People ask, what is the job of the chief whip? I mean, it’s everything. It’s trying to make sure that colleagues are content, that they know where they’re going. Obviously, the chief whip and the whips’ office are more concerned with what’s going on in Westminster than what happens in their constituency. So we only see one side of what an MP does – sometimes we might be saying in Westminster that he or she’s facing problems, whereas in their constituency they’re doing fantastically. So it’s that balance.

We are the human resources department of the parliamentary party, and we’re not just looking at manning up committees, winning votes, feeding back information to the prime minister and other senior ministers about what colleagues are saying and what they want. They’ve all got their networks. We’re all part of feeding into that, and an important part of it.

As a minister, you’re interested in what’s going on in your department and the specific subjects you’re looking after. You’re not really interested in the broader picture of what’s happening in parliamentary time. You know, if you’re a minister and you’ve got a bill, you’re very concerned about getting that through. As a chief whip, you’re concerned about getting the government’s legislative programme through, not just one bill. So there’s quite a huge difference.

Is it easy for ministers – particularly junior ministers – to go native in their departments? I’ve detected that with one or two people already, even after only 16 months. People who were very successful in opposition, were very keen to do things, now are just driven by what they’re doing in their departments. Do you think that’s a danger?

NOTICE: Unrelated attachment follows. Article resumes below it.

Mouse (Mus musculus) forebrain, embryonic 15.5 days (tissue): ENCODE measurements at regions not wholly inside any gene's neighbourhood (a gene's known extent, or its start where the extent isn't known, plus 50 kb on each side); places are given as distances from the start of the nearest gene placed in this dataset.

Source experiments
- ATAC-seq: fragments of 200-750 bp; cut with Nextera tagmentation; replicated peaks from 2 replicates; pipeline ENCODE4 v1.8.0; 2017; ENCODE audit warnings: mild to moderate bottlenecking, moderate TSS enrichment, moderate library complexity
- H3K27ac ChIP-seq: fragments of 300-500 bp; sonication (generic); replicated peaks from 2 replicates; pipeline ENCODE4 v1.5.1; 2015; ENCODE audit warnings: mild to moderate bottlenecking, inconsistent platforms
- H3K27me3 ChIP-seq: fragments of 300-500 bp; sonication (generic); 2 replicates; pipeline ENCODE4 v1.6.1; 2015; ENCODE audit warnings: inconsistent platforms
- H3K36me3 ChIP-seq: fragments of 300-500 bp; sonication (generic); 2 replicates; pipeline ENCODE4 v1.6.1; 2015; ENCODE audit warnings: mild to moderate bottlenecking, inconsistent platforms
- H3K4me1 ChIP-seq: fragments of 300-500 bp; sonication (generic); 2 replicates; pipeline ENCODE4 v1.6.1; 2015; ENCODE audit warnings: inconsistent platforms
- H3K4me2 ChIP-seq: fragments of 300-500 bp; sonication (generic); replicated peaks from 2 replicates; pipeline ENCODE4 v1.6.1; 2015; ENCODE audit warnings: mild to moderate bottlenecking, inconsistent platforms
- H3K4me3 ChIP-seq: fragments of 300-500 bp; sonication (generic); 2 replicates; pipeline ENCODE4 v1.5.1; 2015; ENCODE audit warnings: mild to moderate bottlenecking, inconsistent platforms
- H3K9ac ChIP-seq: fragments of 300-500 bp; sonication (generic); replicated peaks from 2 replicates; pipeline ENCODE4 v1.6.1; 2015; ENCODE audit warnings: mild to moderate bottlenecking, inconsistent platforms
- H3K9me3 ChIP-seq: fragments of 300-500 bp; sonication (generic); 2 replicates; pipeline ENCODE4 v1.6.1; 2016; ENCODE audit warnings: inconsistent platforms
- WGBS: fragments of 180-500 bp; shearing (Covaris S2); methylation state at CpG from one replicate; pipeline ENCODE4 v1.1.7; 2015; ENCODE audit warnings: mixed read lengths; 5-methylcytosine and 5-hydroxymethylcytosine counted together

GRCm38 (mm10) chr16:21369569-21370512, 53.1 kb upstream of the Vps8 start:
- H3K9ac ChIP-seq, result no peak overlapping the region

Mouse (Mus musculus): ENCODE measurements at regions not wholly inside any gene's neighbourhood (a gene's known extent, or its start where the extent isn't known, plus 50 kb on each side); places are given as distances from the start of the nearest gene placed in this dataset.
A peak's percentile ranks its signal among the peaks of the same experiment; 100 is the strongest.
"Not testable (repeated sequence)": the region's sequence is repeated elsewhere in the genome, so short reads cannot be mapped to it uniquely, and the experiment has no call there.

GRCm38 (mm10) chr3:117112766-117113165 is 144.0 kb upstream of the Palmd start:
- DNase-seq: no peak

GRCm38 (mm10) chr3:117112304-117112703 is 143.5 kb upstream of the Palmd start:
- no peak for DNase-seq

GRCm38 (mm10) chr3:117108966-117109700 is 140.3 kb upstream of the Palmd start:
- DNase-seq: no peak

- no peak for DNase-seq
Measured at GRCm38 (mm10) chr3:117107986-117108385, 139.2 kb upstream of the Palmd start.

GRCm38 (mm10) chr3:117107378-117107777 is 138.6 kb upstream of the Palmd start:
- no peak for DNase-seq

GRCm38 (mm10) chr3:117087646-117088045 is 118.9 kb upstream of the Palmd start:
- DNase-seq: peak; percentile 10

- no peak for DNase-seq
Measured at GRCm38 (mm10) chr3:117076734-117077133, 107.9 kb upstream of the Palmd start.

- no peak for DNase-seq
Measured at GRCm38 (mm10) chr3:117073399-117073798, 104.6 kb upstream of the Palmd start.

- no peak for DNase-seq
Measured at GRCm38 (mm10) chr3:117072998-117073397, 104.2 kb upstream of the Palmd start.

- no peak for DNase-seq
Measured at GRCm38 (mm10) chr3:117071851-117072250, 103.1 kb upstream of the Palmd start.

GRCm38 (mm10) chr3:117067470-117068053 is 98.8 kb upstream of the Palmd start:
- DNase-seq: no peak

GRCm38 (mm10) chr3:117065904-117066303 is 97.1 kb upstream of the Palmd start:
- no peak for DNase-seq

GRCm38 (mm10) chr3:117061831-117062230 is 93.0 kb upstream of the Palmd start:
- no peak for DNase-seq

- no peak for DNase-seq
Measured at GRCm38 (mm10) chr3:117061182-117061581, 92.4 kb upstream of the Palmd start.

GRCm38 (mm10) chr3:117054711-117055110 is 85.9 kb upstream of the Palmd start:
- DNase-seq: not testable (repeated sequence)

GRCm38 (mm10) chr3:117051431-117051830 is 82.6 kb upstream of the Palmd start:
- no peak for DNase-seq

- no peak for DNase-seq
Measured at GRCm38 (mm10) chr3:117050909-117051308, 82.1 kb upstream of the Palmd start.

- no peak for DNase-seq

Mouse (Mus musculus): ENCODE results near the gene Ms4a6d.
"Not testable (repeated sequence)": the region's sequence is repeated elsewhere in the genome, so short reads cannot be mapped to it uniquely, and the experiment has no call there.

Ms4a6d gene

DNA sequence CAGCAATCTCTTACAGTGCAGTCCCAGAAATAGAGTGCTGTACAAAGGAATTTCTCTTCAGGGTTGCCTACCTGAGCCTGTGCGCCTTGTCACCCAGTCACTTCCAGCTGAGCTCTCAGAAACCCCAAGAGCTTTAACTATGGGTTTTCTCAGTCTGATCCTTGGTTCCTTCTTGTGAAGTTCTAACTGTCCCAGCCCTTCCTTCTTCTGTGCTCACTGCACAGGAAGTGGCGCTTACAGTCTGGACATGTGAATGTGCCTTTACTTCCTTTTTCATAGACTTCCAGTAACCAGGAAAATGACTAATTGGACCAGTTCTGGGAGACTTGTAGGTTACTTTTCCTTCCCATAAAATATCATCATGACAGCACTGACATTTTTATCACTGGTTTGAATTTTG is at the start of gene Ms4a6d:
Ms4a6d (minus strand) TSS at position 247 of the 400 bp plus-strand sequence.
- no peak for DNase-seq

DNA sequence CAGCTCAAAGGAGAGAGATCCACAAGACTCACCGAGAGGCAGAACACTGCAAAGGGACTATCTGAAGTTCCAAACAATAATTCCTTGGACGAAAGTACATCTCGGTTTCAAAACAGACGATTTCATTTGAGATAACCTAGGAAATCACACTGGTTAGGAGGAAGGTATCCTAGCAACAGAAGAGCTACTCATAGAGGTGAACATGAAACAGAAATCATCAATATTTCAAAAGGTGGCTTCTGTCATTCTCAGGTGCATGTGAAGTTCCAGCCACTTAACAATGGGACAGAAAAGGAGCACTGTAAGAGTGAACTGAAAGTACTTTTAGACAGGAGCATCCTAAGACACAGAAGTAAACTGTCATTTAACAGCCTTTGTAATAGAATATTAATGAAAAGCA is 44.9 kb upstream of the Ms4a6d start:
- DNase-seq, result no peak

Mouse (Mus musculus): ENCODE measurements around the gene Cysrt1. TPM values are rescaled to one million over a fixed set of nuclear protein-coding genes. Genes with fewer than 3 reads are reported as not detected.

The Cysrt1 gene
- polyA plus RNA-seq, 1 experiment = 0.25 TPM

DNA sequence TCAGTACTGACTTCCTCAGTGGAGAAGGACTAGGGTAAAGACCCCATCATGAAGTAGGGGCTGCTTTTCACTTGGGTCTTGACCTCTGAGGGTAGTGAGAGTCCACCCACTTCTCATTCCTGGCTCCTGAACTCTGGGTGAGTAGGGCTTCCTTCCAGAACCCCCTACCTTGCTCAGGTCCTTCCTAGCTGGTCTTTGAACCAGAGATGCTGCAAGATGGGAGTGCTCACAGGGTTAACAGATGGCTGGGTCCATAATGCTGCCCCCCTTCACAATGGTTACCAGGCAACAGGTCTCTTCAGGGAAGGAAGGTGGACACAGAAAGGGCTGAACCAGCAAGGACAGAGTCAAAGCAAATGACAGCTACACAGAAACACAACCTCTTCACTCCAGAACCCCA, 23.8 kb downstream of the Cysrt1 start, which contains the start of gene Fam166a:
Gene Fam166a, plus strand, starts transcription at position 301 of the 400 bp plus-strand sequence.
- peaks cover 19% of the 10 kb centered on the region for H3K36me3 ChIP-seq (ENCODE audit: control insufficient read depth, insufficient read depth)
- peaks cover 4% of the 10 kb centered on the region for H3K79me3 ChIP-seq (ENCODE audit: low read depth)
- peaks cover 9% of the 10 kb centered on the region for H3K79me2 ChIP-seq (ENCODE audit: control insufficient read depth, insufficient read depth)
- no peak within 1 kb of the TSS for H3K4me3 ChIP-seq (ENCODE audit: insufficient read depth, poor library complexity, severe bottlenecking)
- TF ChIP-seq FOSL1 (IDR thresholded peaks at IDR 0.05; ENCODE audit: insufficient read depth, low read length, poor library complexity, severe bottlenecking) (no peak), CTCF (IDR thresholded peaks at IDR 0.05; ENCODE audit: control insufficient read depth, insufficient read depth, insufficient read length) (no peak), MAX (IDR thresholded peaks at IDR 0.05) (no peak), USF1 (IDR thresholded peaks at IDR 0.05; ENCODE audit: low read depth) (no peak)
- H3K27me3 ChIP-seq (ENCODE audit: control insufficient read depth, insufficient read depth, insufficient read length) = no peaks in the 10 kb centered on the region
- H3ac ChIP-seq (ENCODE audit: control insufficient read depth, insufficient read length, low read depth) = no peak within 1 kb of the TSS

It’s a danger, but there’s also the inevitability of it. When I first became a minister I was summoned to see the PM [Margaret Thatcher] at Downing Street. I arrived at Downing Street and went to see the police officer, and he said: “What do you want sir?”

“I want to see the PM.”

“So do a lot of people, sir.”

He looked on his list and I wasn’t down there. And I thought: “Some bugger’s pulled a bloody trick on me.”

Eventually I’m let through, and this was the reshuffle where Geoffrey Howe was moved from the Foreign Office to leader of the House. There’s all the press outside, and I have to walk down calmly and not give any sort of indication. I went to see the PM and she said: “Patrick, this is one of the more interesting, easier sides of a reshuffle where I can ask people to join the government for the first time. I’d like you to go to the Department of Transport and do roads with Cecil Parkinson.”

And I said: “That’s fantastic. But actually, there’s just one problem with this, prime minister…” She looked, and for a few seconds you could see this horror.

”… My wife’s going to have our second child on the 16 August.” She said: “The 16 August? It doesn’t happen that way, Patrick.” I replied: “Well, actually, this time it will; it’s a planned caesarean.”

So off I go to transport, into the roads minister’s room and I bump into Cecil Parkinson. Cecil says: “We may change the responsibilities. I’m going to have lunch with Michael Portillo and we’ll talk about it when we come back.” Later, he gets us all together – myself, Robert Atkins, Michael Portillo. And he says: “Patrick, I want you to do aviation and shipping, and Robert, I want you to do roads.” I replied: “Cecil, I’ve got two problems with this. I’ve got the most landlocked constituency in the United Kingdom, and I’m afraid of flying.” “Excellent,” he said, “you’ll bring an open mind to the subject.”